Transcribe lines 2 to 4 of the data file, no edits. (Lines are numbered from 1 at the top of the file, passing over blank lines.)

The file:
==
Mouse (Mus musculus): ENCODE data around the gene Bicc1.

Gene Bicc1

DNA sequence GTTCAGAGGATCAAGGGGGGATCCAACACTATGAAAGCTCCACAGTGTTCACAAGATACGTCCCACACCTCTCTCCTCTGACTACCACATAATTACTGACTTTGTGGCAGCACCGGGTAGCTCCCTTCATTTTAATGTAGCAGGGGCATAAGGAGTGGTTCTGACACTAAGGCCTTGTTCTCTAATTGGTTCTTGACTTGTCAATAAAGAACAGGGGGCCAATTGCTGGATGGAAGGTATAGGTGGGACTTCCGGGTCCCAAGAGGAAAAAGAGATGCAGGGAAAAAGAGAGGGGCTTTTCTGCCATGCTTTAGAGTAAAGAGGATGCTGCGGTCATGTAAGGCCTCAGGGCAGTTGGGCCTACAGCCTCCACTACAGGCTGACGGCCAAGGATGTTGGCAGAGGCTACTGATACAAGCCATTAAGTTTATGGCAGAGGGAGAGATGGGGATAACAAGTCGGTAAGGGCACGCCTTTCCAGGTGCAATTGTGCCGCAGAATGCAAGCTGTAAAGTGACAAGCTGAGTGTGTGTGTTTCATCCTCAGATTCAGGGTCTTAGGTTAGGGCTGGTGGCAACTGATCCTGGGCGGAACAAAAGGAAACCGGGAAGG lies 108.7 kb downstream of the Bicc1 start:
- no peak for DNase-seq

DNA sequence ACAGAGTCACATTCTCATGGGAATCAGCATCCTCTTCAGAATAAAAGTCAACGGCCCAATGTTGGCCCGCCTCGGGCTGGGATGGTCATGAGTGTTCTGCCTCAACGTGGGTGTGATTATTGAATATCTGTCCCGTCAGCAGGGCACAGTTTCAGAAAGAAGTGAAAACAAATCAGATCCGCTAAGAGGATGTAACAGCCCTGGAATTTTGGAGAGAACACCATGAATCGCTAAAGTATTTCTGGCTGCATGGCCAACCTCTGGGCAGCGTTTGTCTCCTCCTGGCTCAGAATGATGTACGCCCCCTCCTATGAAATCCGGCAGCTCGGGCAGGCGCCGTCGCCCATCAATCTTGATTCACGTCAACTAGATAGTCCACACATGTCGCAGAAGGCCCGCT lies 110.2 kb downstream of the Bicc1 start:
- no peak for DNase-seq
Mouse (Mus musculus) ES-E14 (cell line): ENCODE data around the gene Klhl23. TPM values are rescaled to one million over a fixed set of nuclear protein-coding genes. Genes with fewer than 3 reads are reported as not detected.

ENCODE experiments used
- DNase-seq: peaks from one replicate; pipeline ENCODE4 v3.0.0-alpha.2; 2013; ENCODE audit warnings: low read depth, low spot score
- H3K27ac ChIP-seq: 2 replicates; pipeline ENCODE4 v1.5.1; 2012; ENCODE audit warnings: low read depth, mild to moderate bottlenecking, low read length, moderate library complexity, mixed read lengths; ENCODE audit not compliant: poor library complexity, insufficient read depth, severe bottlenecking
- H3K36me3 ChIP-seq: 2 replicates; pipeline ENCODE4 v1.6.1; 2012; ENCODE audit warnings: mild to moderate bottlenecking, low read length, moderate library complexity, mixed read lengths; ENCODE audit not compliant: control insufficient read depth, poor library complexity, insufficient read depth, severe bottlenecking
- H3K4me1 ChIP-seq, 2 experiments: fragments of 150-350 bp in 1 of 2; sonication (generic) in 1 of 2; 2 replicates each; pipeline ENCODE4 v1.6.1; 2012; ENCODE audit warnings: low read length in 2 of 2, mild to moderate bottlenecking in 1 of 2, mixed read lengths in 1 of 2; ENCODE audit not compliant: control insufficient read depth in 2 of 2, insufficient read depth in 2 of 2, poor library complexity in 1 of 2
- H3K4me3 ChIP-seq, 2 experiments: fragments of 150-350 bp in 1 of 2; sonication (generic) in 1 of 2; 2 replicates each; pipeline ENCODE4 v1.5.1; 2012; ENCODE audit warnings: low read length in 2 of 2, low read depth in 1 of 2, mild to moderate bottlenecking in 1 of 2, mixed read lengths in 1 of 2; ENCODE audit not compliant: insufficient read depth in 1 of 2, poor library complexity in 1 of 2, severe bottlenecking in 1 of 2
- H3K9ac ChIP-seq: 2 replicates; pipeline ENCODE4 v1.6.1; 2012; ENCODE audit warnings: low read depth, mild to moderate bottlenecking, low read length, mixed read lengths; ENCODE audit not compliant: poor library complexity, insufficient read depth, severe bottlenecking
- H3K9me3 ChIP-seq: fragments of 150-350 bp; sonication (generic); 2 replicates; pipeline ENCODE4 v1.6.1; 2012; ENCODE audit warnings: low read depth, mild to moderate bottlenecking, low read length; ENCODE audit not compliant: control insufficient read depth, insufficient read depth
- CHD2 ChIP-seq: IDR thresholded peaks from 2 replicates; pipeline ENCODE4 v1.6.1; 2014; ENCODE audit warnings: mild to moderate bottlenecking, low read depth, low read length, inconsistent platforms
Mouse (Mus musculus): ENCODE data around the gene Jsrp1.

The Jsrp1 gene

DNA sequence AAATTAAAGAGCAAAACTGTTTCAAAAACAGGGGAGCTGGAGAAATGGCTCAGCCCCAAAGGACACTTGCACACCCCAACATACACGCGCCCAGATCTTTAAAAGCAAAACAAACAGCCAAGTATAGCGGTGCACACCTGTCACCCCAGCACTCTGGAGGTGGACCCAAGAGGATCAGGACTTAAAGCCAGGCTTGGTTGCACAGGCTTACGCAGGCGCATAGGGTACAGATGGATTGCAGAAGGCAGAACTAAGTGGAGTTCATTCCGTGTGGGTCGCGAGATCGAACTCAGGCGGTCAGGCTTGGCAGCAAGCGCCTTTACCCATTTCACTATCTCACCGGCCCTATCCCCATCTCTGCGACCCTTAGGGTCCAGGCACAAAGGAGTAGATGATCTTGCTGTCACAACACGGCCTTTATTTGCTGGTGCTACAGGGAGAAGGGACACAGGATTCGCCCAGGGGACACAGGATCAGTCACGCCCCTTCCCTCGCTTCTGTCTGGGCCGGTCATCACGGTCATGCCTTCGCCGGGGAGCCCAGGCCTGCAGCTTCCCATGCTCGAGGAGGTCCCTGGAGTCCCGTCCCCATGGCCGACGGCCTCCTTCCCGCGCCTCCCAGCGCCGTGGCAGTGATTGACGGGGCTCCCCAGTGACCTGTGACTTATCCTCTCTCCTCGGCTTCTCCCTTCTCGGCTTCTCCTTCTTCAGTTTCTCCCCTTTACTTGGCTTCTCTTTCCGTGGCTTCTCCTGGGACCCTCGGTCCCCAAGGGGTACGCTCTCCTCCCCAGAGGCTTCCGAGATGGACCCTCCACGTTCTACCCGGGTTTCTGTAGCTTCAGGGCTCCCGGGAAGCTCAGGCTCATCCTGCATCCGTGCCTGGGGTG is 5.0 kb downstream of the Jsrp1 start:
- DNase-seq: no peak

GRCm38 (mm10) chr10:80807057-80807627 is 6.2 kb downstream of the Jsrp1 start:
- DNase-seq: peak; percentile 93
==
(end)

Gene Bicc1

DNA sequence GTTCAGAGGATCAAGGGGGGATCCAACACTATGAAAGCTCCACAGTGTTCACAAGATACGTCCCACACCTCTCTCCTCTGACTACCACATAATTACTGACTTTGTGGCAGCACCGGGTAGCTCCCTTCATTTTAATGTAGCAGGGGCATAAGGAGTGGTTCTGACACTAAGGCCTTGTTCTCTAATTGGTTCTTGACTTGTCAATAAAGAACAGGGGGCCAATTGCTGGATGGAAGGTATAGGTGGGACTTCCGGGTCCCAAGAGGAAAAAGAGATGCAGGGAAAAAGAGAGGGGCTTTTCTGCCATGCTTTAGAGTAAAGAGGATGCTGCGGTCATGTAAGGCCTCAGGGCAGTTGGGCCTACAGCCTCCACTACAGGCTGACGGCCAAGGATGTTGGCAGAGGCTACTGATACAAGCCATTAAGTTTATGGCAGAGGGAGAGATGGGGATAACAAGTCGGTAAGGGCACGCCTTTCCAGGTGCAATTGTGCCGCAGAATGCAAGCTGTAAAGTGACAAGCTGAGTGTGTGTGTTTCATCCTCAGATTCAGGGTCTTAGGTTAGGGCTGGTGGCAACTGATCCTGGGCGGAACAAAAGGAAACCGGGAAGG lies 108.7 kb downstream of the Bicc1 start:
- no peak for DNase-seq